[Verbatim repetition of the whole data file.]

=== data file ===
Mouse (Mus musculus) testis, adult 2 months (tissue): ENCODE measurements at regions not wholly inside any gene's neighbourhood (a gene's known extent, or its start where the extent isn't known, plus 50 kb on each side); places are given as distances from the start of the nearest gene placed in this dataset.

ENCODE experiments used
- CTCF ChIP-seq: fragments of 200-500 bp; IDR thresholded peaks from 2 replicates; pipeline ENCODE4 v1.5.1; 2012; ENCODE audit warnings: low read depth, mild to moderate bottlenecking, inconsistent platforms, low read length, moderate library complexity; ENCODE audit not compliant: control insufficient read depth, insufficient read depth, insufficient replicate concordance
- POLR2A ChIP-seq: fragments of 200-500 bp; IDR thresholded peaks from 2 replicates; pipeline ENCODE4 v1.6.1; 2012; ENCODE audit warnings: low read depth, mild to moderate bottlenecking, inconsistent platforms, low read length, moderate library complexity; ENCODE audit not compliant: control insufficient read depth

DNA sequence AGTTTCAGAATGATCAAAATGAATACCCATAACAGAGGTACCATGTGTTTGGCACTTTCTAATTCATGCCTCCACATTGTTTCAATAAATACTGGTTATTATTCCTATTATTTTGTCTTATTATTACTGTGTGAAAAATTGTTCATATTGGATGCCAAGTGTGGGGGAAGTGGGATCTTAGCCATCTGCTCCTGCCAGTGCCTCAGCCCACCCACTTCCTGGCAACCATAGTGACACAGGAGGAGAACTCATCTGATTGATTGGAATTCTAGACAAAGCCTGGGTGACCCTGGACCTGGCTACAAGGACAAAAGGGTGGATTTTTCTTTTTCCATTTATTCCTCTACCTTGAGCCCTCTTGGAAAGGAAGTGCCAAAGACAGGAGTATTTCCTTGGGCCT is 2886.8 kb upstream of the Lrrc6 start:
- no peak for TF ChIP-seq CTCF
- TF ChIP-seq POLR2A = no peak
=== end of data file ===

Mouse (Mus musculus) testis, adult 2 months (tissue): ENCODE measurements at regions not wholly inside any gene's neighbourhood (a gene's known extent, or its start where the extent isn't known, plus 50 kb on each side); places are given as distances from the start of the nearest gene placed in this dataset.

ENCODE experiments used
- CTCF ChIP-seq: fragments of 200-500 bp; IDR thresholded peaks from 2 replicates; pipeline ENCODE4 v1.5.1; 2012; ENCODE audit warnings: low read depth, mild to moderate bottlenecking, inconsistent platforms, low read length, moderate library complexity; ENCODE audit not compliant: control insufficient read depth, insufficient read depth, insufficient replicate concordance
- POLR2A ChIP-seq: fragments of 200-500 bp; IDR thresholded peaks from 2 replicates; pipeline ENCODE4 v1.6.1; 2012; ENCODE audit warnings: low read depth, mild to moderate bottlenecking, inconsistent platforms, low read length, moderate library complexity; ENCODE audit not compliant: control insufficient read depth

DNA sequence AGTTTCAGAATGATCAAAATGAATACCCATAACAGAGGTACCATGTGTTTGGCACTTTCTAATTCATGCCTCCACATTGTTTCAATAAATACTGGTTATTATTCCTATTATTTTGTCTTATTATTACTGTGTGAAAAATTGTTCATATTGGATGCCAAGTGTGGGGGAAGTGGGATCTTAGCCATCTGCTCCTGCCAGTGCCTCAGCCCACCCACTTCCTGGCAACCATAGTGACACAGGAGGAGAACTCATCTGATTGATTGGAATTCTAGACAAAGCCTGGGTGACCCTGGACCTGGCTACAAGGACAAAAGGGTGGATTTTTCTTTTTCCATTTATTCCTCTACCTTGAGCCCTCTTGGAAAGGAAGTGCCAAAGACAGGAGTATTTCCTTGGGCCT is 2886.8 kb upstream of the Lrrc6 start:
- no peak for TF ChIP-seq CTCF
- TF ChIP-seq POLR2A = no peak